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Tommy Newsom and His Octo-Pussycats

Tommy Newsom

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Album Review

If you're over 35-years-old, chances are good that you remember Tommy Newsom (if at all) as the tenor saxophonist for the NBC Orchestra during the Johnny Carson years, and as that ensemble's stand-in conductor when Doc Severinsen wasn't around. The running joke on the show was that Newsom was so square — he'd stand there quietly, hands clasped behind his back, a little smile on his face, while Johnny and Ed poked fun at him for his implacable Midwestern reserve. Those who bought that pose may be surprised by the fiery swing, fierce energy and uncompromising chops that Newsom brings to his recorded work — there's nothing reticent or modest about his beautifully dancing composition "Titter Pipes" or his sturdily swinging arrangement of the Noël Coward tune "Poor Little Rich Girl." In fact, his arrangements are about as impressive as his playing and that of the rest of his octet — though the best track of all is probably that wonderful "Titter Pipes," the sole original on what is otherwise a program of standards. The album's only less-than-stellar moment comes at the weak and out-of-tune flute solo on "Cinnamon and Clove." Highly recommended overall.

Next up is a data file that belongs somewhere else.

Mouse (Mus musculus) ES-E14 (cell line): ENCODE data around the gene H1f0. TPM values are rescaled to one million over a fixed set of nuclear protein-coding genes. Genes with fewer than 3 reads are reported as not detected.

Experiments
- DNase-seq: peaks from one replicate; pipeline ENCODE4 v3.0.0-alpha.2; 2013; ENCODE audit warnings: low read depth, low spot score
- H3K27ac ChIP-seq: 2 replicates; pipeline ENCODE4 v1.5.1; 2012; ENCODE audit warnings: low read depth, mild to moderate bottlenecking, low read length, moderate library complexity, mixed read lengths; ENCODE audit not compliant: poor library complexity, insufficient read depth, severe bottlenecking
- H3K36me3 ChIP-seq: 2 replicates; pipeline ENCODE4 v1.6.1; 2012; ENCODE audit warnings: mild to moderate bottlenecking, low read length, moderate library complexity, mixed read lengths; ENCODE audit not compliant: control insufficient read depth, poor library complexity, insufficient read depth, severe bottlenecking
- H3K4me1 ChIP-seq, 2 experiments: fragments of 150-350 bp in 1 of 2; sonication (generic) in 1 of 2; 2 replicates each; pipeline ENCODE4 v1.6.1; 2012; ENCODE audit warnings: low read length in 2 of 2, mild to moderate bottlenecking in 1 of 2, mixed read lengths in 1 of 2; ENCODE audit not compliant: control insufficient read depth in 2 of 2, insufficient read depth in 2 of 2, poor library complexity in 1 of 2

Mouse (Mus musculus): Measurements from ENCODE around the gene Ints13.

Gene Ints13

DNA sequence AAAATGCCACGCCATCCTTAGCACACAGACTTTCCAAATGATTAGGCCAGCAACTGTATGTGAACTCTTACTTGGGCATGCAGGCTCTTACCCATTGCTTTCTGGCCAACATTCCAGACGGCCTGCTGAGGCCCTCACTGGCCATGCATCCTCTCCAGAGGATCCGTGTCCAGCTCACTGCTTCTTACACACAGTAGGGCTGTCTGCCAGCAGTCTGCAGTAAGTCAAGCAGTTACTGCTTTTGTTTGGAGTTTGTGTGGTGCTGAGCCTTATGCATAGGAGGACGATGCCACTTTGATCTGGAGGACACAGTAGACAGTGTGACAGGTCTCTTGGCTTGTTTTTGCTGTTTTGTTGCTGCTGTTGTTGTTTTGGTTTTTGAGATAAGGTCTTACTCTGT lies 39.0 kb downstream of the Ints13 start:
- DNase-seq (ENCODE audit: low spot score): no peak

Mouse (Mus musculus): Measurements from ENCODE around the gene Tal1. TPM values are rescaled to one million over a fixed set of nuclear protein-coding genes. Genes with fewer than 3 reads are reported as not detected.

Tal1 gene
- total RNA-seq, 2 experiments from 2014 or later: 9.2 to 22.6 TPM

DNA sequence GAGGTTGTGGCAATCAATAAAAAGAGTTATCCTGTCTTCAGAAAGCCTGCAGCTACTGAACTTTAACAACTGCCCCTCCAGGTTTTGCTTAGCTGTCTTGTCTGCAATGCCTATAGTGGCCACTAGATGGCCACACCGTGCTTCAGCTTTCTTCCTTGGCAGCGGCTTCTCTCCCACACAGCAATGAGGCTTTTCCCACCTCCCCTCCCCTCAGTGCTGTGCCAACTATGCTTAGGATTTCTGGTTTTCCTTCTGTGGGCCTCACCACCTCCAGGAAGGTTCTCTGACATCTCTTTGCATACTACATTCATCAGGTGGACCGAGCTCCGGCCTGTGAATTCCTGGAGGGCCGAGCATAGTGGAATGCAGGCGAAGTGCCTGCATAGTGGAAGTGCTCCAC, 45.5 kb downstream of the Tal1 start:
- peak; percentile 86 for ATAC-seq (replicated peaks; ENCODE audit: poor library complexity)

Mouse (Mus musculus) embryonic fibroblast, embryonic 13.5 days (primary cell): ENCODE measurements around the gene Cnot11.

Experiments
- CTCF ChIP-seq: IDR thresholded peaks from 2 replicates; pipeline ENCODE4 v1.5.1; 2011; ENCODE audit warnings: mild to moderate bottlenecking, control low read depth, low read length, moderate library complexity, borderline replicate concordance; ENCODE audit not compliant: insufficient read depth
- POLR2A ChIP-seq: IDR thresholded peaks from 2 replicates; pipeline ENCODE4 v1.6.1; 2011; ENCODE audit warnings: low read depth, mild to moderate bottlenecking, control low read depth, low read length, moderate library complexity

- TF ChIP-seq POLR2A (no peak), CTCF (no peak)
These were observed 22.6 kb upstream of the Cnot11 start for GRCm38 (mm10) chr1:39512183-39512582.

Biography

Born: February 25, 1929 in Portsmouth, VA

Genre: Jazz

Years Active: '50s, '60s, '70s, '80s, '90s, '00s

Tommy Newsom is best known for his playing in the Tonight Show Band of the 1960s, '70s, and '80s, where he occasionally was the butt of jokes as Doc Severinsen's dim-witted sidekick. Newsom was always good-humored about it all, but this particular "gig" covered up the fact that he was actually a pretty talented tenor saxophone soloist. Besides playing with the Airmen of Note during his four years in the Air Force, Newsom studied at the Peabody Conservatory and Columbia University Teachers College,...
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Tommy Newsom and His Octo-Pussycats, Tommy Newsom
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